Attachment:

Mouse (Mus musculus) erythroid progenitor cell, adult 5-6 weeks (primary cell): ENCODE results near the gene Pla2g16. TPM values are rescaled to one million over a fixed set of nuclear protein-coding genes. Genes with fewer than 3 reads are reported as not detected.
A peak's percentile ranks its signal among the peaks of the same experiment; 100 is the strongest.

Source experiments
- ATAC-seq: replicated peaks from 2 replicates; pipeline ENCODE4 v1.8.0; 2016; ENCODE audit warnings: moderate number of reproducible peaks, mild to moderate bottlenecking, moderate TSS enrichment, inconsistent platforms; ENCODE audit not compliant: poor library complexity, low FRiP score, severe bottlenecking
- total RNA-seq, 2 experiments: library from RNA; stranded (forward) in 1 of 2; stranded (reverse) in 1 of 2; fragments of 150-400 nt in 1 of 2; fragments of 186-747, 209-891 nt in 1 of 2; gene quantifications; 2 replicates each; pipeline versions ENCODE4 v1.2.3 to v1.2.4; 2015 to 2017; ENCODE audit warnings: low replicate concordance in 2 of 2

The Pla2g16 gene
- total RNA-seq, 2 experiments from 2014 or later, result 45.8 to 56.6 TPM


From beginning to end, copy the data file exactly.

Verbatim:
Mouse (Mus musculus) erythroid progenitor cell, adult 5-6 weeks (primary cell): ENCODE results near the gene Pla2g16. TPM values are rescaled to one million over a fixed set of nuclear protein-coding genes. Genes with fewer than 3 reads are reported as not detected.
A peak's percentile ranks its signal among the peaks of the same experiment; 100 is the strongest.

Source experiments
- ATAC-seq: replicated peaks from 2 replicates; pipeline ENCODE4 v1.8.0; 2016; ENCODE audit warnings: moderate number of reproducible peaks, mild to moderate bottlenecking, moderate TSS enrichment, inconsistent platforms; ENCODE audit not compliant: poor library complexity, low FRiP score, severe bottlenecking
- total RNA-seq, 2 experiments: library from RNA; stranded (forward) in 1 of 2; stranded (reverse) in 1 of 2; fragments of 150-400 nt in 1 of 2; fragments of 186-747, 209-891 nt in 1 of 2; gene quantifications; 2 replicates each; pipeline versions ENCODE4 v1.2.3 to v1.2.4; 2015 to 2017; ENCODE audit warnings: low replicate concordance in 2 of 2

The Pla2g16 gene
- total RNA-seq, 2 experiments from 2014 or later, result 45.8 to 56.6 TPM